2010-02-28

Random thoughts on our vegetarian future

One of the strategies seen by climate futurists (ie those who believe in global warming and who are offering possible solutions) to save mankind is for the world to become more vegetarian. Unfortunately this has been derided (mainly by climate sceptics) for being, well, too lefty and radical.

What I can predict, however, is that even if nothing gets done currently, the future will be vegetarian - there will be no choice. And the reason for this is not due to smarmy governments relenting to PETA, but market forces.

Let's say that in 20 years time, climate change is impacting food production worldwide. Changes in rainfall because of global warming have resulted in less rain falling in breadbaskets and more rain falling on areas not used much for farming.

So with a drop in food supply comes the natural market response - an increase in prices. And it is not just one particular foodstuff but all that are affected. So the price of grains, vegetables, dairy and meat goes up.

Of these the most expensive is meat, which means that the market would respond to higher meat prices by dropping its demand. In its place would come an increased demand for meat substitutes, which are essentially protein based crops such as lentils, chickpeas and soy beans (to mention just three).

One main reason for this occurring is that the farming of grains and legumes produces more joules of food energy per square metre than your standard cattle station (or non-cattle equivalent). It would therefore make economic sense for farmers to shift their farms from meat production to grain or legume production. With this under way, farms would then be able to produce more food energy to meet the sky rocketing demand.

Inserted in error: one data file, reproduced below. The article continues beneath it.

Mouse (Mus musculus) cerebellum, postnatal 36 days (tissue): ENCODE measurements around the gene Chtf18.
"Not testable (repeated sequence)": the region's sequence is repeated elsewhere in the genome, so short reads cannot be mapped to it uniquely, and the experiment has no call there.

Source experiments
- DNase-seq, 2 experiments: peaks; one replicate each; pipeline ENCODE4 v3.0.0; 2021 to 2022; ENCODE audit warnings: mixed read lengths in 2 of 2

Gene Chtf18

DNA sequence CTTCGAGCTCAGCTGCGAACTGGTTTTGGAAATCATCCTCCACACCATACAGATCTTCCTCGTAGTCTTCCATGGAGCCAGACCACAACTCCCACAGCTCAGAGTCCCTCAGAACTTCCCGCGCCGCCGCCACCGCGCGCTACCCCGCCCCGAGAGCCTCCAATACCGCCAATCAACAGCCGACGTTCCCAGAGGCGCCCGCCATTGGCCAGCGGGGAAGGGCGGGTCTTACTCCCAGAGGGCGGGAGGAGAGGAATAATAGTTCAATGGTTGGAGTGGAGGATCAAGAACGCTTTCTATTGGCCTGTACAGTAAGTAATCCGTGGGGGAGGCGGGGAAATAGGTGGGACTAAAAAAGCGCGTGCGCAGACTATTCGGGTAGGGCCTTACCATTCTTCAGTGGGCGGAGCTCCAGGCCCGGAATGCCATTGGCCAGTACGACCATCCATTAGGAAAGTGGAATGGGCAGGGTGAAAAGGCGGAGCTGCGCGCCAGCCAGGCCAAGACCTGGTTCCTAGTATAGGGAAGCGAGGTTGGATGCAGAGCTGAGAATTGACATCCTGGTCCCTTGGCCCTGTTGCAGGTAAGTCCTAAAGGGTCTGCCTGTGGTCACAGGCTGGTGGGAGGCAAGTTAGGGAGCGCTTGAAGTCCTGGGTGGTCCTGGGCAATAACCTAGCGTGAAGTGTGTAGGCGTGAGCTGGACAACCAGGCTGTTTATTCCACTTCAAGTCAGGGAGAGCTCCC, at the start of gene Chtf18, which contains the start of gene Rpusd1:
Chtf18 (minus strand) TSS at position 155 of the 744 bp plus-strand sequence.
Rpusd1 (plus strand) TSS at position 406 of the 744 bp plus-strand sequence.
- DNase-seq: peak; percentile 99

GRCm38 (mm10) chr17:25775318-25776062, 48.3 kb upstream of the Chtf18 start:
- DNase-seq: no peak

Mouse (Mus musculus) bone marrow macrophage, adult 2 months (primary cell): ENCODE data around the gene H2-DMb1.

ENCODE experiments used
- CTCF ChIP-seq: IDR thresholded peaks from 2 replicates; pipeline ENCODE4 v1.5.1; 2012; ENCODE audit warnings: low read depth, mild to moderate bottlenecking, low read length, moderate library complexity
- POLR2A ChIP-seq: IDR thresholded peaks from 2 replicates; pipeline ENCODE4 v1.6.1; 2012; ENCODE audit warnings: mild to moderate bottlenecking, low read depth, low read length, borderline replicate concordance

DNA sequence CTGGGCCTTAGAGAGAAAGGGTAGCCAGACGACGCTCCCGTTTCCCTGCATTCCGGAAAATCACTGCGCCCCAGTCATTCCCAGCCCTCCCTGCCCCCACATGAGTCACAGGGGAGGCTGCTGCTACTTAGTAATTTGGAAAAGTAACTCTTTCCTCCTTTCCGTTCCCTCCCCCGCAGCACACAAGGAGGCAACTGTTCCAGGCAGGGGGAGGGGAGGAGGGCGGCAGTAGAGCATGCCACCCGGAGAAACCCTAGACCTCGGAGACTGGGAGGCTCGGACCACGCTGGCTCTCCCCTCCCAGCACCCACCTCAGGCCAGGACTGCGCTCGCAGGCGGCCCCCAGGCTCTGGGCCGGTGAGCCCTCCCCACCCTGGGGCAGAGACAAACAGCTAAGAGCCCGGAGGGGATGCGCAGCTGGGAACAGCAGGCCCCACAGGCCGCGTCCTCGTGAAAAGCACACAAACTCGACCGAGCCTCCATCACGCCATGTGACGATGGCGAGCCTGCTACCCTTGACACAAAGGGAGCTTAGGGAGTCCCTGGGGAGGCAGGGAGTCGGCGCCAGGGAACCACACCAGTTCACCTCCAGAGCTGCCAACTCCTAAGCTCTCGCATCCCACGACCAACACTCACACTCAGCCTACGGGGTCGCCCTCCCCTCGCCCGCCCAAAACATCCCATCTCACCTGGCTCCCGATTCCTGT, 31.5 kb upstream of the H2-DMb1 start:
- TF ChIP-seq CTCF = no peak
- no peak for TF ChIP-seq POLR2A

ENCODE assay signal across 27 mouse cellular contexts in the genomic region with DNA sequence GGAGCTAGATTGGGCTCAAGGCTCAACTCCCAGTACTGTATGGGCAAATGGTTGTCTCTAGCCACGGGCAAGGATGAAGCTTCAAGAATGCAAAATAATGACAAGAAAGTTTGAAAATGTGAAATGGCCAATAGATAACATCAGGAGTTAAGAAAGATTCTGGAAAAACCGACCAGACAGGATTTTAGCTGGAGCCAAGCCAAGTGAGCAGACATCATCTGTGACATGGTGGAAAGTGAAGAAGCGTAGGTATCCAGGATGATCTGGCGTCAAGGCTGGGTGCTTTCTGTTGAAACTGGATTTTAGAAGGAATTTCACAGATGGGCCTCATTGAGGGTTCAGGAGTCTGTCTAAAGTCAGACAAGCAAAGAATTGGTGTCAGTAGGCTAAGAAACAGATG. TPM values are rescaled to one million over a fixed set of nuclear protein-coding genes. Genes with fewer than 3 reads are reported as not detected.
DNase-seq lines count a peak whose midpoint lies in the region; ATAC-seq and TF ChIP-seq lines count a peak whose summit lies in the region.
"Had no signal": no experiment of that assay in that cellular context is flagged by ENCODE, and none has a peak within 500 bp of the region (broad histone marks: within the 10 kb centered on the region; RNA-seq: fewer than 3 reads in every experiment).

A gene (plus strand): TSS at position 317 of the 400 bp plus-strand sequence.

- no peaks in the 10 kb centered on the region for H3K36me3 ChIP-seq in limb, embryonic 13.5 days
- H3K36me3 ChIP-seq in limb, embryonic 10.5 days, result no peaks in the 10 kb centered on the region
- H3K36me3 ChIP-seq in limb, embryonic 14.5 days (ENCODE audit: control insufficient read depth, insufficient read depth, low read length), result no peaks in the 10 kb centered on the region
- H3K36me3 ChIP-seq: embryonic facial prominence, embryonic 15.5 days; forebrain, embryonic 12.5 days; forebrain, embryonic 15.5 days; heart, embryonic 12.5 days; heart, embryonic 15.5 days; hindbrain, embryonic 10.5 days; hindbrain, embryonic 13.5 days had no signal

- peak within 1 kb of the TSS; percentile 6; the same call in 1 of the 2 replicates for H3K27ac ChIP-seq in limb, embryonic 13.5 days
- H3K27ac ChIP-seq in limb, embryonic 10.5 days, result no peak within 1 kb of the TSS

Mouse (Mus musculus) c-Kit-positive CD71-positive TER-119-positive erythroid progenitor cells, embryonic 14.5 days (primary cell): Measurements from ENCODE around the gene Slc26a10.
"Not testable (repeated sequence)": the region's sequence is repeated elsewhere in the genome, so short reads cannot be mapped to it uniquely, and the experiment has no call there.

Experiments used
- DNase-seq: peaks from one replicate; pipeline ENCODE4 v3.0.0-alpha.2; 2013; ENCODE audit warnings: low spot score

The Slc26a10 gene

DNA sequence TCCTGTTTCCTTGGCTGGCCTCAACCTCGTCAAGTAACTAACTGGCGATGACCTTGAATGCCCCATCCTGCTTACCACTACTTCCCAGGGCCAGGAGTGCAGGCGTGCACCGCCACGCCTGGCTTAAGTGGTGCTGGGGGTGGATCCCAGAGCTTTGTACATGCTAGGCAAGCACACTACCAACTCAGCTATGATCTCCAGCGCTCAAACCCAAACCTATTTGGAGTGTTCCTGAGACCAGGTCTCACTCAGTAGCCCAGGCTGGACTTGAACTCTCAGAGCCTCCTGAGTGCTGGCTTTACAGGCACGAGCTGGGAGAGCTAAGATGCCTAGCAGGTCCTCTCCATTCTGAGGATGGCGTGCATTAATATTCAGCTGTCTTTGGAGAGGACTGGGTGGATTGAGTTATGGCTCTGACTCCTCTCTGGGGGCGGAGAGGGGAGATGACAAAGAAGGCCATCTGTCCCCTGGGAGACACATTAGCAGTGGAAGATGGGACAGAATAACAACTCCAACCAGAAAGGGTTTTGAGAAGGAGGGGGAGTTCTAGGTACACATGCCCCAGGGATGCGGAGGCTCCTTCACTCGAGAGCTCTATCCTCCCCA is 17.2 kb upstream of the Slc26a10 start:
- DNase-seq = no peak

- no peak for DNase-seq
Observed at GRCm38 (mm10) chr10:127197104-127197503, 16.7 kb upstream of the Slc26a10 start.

Of course this change will not come overnight, and nor will the change be the same throughout the world. The world's farmers are not suddenly going to kill their cattle and grow lentils. Instead, it will be a gradual process and there will still be meat producing areas around the world catering for the richer nations.

Unfortunately it will be the poorer nations that will suffer the most during this switch-over, as they are the least likely to be able to cope with a change in crops, less grain production in drought affected areas, and the technology and know how to take advantage of changing conditions. Expect famine in other words.

5 comments:

Ron Lankshear said...

Poms have been eating sausages for years. My fav "Yes Minister" was Jim in a Churhillian speech defending the British sausage against an EU plot to put more meat in them.

India is already very vegetarian. China well you can feed chooks on veggie scraps so I would say chickens will be available in village farming communities and pigs are great rummaging around

BLBeamer said...

My diet is limited to only eating animals that are vegetarians.

When pressured by a vegetarian a number of years ago to accept the truth and give up my unhealthy carnivorous ways, I told her that her arguments made a lot of sense, but there was only one thing keeping me from becoming a vegetarian.

"What's that?", she asked.

"Pork chops", I said.

She did not think that was funny.

Eclipse Now said...

Check this out

http://www.seawatergreenhouse.com/

Eclipse Now said...

Beamer,
Pigs eat lots of corn and meal and all sorts of vegetables, and then we eat the pig. Pigs are merely condensed vegetables!

Ron Lankshear said...

No No Beamer not pork chops. Egg and Bacon toasted sandwich - ok USA well Ham.

Once at late night supper in Quincy IL I ordered "chops" (I was thinking Lamb) "one or two" - very late so "just one please" - out come this enormous side of pork - yummy